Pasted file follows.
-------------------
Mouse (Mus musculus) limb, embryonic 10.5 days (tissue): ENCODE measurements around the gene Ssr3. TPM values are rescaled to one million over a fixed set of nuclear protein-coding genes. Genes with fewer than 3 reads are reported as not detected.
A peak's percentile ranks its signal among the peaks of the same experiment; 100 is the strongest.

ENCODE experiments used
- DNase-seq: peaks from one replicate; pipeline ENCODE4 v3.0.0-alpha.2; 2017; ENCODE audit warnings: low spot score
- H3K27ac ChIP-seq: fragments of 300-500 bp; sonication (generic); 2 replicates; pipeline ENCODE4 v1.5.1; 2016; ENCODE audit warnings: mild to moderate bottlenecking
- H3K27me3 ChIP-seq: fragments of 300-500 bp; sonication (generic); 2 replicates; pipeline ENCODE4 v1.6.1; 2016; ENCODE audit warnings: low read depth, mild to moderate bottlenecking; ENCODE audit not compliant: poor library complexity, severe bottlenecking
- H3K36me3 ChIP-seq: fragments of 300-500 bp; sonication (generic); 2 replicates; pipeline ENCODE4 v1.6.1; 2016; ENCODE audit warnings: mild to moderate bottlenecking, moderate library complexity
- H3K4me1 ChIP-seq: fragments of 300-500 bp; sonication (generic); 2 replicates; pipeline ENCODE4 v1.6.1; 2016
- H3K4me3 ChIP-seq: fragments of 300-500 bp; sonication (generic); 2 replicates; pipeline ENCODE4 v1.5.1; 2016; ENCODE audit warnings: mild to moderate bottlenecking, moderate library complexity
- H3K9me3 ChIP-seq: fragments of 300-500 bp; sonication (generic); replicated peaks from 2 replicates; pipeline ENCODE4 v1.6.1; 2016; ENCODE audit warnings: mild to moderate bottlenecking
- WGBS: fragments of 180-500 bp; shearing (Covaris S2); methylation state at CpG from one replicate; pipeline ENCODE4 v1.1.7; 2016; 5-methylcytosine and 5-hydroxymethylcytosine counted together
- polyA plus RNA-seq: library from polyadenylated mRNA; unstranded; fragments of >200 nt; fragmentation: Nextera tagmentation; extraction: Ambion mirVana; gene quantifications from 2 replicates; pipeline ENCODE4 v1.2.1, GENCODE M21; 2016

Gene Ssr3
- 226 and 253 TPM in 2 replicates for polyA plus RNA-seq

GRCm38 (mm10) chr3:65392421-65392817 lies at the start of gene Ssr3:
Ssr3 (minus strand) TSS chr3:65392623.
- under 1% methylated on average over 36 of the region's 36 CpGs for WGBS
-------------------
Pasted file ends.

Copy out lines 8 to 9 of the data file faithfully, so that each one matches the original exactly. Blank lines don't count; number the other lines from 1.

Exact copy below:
- H3K4me1 ChIP-seq: fragments of 300-500 bp; sonication (generic); 2 replicates; pipeline ENCODE4 v1.6.1; 2016
- H3K4me3 ChIP-seq: fragments of 300-500 bp; sonication (generic); 2 replicates; pipeline ENCODE4 v1.5.1; 2016; ENCODE audit warnings: mild to moderate bottlenecking, moderate library complexity